Now that Hulu isn't getting sold and its broadcast-net parents are pledging to invest $750 million in the video site, the talk is that Hulu will focus on its subscription business and competing with buzzy Netflix as well as programming newbie Amazon. And that means investing in shows—original shows that will make paying for Hulu Plus compelling (especially if Hulu loses some of the exclusive TV rights it has enjoyed).
The challenge is that, to date, Hulu's never had a signature hit, or anything close to generating the Emmy chatter of a House of Cards or Netflix's newest buzz vehicle Orange Is the New Black. (To be fair, who does?) It's just not known for its own content.
Hulu's always seemed to treat originals as a side project. To many, Hulu has always been the place to watch SNL clips (which it's partially losing to Yahoo) and catching up on the last few Family Guys. The closest Hulu has come to a breakout has been culty imports like The Misfits or The Booth at the End, which reached a second season. Hulu never makes its viewership numbers public, but it's hard to recall last year's campaign-themed Battleground becoming the talk of the 2012 election.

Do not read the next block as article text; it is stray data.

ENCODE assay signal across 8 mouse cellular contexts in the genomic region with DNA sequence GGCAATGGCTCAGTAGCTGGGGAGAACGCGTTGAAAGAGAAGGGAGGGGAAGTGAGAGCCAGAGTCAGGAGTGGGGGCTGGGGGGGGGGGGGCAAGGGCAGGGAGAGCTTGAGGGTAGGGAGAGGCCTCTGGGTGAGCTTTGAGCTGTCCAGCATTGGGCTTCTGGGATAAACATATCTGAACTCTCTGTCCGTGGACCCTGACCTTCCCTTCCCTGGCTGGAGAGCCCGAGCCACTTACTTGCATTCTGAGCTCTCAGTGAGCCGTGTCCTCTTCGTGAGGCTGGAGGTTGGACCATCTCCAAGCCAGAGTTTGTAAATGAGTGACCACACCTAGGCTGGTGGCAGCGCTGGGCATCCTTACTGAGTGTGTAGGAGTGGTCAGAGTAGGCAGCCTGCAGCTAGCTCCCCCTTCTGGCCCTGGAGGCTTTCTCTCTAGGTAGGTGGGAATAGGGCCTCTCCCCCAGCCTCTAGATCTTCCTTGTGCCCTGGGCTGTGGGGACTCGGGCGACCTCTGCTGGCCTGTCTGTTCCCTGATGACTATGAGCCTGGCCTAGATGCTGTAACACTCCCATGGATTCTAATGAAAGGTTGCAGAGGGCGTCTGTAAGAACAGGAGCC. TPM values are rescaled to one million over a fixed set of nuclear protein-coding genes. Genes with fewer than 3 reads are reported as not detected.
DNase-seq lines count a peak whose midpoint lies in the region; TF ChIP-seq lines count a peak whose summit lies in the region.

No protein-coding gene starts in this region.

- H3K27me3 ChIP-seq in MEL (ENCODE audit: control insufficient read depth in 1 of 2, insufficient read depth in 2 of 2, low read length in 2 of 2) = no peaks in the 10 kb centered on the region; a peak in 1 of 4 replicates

So this year's—and more likely, next year's—slate of Hulu originals are critical. So far, the Web chatter there has been centered on the sale that never happened. Per social analytics firm NetBase, since June, Hulu has yielded 115,078 mentions in social media, 64 percent of which were positive. In fact, the firm found that the positive mentions were focused on users favoring Hulu over Netflix.
As for originals, the Eva Longoria animated project Mother Up, which debuts this fall, has generated 4,815 total mentions, per NetBase. The British series Moone Bay, which received a rave review in The New York Times, spurred 1,380 total mentions. Meanwhile, The Awesomes, which Hulu is promoting at Comic-Con, has hardly registered, according to NetBase's data.